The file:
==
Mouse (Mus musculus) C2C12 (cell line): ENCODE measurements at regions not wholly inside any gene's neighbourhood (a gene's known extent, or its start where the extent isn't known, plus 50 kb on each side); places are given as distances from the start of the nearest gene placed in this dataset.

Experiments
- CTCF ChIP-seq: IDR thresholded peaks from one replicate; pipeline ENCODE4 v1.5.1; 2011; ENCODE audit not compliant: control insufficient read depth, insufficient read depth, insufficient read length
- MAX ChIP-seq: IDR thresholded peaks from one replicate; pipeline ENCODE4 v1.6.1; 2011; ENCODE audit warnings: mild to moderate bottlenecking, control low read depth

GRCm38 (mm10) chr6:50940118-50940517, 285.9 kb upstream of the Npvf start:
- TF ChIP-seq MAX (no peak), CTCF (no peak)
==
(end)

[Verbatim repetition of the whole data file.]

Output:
Mouse (Mus musculus) C2C12 (cell line): ENCODE measurements at regions not wholly inside any gene's neighbourhood (a gene's known extent, or its start where the extent isn't known, plus 50 kb on each side); places are given as distances from the start of the nearest gene placed in this dataset.

Experiments
- CTCF ChIP-seq: IDR thresholded peaks from one replicate; pipeline ENCODE4 v1.5.1; 2011; ENCODE audit not compliant: control insufficient read depth, insufficient read depth, insufficient read length
- MAX ChIP-seq: IDR thresholded peaks from one replicate; pipeline ENCODE4 v1.6.1; 2011; ENCODE audit warnings: mild to moderate bottlenecking, control low read depth

GRCm38 (mm10) chr6:50940118-50940517, 285.9 kb upstream of the Npvf start:
- TF ChIP-seq MAX (no peak), CTCF (no peak)